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Q&A #6118 |
From: Ravi Pillalamarri
To: Teacher2Teacher Public Discussion
Date: 2001050912:29:49
Subject: Domains and ranges of relations in general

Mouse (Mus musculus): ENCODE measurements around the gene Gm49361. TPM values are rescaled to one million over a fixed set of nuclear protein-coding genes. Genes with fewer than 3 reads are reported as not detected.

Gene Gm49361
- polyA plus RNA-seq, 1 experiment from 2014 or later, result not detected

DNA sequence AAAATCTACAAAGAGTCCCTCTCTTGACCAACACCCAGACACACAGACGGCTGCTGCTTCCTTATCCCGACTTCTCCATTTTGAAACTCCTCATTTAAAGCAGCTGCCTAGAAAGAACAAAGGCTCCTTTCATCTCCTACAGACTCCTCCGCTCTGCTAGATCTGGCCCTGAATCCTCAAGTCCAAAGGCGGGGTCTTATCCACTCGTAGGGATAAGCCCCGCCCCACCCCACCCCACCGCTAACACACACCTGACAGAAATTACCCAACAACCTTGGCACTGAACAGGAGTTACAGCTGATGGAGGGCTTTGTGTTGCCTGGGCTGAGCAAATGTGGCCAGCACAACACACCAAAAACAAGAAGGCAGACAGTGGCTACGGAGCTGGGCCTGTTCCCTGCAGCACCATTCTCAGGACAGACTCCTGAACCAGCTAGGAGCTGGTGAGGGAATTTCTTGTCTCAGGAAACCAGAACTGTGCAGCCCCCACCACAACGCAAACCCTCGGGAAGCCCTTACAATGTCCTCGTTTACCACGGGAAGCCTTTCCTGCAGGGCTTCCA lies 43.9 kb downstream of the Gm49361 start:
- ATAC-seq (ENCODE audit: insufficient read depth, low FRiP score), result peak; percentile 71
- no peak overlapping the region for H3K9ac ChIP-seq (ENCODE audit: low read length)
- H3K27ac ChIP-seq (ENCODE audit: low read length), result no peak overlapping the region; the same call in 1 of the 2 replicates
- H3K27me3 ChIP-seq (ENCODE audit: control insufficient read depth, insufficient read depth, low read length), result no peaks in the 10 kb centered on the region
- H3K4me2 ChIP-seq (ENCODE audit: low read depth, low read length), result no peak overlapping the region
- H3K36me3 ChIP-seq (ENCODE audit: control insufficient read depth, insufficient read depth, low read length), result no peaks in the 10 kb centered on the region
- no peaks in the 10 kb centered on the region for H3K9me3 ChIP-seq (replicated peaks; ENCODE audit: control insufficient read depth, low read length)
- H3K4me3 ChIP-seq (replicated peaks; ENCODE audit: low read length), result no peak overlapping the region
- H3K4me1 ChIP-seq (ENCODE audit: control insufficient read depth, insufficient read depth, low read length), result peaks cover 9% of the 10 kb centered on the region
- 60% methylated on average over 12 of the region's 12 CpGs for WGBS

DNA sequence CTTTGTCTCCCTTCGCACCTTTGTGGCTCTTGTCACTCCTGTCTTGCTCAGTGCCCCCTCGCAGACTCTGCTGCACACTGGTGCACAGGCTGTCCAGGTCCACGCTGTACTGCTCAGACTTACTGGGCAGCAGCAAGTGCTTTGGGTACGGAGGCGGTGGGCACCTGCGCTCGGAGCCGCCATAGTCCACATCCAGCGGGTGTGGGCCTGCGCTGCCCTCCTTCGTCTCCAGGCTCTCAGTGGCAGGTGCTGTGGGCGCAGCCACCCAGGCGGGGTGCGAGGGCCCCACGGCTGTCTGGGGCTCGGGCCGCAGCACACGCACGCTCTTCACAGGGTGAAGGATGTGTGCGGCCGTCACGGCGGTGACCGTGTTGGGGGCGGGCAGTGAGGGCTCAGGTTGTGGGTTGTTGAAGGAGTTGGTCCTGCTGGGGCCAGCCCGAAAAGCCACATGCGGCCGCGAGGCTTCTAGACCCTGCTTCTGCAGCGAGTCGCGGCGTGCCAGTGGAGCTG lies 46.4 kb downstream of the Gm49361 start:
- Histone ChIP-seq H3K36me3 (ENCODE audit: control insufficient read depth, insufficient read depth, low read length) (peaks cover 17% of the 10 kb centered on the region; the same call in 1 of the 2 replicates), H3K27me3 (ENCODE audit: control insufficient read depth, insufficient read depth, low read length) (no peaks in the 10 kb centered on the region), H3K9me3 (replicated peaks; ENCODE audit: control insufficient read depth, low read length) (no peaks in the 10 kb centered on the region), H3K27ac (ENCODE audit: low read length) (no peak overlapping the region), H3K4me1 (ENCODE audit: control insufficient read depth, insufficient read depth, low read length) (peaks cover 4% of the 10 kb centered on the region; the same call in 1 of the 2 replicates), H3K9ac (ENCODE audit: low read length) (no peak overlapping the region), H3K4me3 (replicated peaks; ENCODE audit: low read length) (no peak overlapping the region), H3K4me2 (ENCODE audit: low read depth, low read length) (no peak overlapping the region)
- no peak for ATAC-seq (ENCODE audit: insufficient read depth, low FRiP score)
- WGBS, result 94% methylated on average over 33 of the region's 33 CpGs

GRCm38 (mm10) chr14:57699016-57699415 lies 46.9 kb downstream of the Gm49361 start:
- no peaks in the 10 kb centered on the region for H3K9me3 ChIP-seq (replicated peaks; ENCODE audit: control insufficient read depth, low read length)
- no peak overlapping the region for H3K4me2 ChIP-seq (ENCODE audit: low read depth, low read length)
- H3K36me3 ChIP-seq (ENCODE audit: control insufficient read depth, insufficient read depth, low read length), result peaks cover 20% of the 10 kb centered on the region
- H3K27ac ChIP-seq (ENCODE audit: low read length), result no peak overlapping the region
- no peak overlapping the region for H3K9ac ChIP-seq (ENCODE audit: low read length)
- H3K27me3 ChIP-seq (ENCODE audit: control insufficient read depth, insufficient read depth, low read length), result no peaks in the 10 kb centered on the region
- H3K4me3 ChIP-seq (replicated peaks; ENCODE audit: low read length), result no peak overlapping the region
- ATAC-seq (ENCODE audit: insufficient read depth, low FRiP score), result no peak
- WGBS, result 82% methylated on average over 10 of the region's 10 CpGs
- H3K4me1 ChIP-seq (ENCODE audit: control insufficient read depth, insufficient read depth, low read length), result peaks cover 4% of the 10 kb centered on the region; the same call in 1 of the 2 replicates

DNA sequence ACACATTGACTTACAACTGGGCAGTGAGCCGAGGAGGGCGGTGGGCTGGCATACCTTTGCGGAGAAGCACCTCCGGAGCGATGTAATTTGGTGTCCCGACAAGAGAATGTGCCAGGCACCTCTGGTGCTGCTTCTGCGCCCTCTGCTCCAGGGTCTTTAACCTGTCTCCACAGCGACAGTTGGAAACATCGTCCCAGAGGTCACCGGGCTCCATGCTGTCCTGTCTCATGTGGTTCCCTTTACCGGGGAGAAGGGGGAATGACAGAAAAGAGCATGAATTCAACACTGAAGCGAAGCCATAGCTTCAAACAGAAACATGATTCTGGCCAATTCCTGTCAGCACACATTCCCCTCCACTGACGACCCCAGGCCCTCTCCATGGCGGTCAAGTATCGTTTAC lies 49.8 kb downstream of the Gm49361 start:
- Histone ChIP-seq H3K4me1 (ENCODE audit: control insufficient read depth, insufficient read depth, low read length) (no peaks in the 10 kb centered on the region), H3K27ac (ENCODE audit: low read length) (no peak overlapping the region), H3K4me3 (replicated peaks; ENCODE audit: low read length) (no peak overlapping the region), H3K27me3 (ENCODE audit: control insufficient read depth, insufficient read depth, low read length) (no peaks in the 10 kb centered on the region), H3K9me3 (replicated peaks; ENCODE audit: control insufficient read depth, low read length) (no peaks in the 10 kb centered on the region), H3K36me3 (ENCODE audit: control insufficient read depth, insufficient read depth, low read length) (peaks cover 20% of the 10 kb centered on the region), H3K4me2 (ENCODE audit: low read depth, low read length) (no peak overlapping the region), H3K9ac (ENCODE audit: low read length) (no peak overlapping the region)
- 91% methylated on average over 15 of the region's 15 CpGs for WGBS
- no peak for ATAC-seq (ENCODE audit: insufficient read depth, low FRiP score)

I think it's also useful to talk about relations in general before discussing the special case of linear functions. For example, consider the human relation "brother." Each element in the "brother" relation is a pair of people, of the form (person, brother): {(Sue, Ted), (Elton, Steven), (Srivani, Srikanth), ...} Notice that only one element in each pair is designated as a brother. In the case of two brothers, we would need two pairs to cover their situation. To find the domain of the "brother" relation we would have to list every person who has a brother, and for the range, every person who is himself someone's brother. Some people would appear in the range and the domain. Since that is very tedious (and impossible) it is more useful to describe the relation and refer to it by a rule instead: "brother" = "male sibling." We have to define the relation "sibling" in order for this to work. This is analogous to using a rule to describe a number relation instead of listing all the ordered pairs. If we write the "child" relation as (parent, child) pairs, the range is the set of children, which technically includes all people. The domain is still problematic, since not all people are parents. Hope this helps! Ravi Pillalamarri rpillala@home.net
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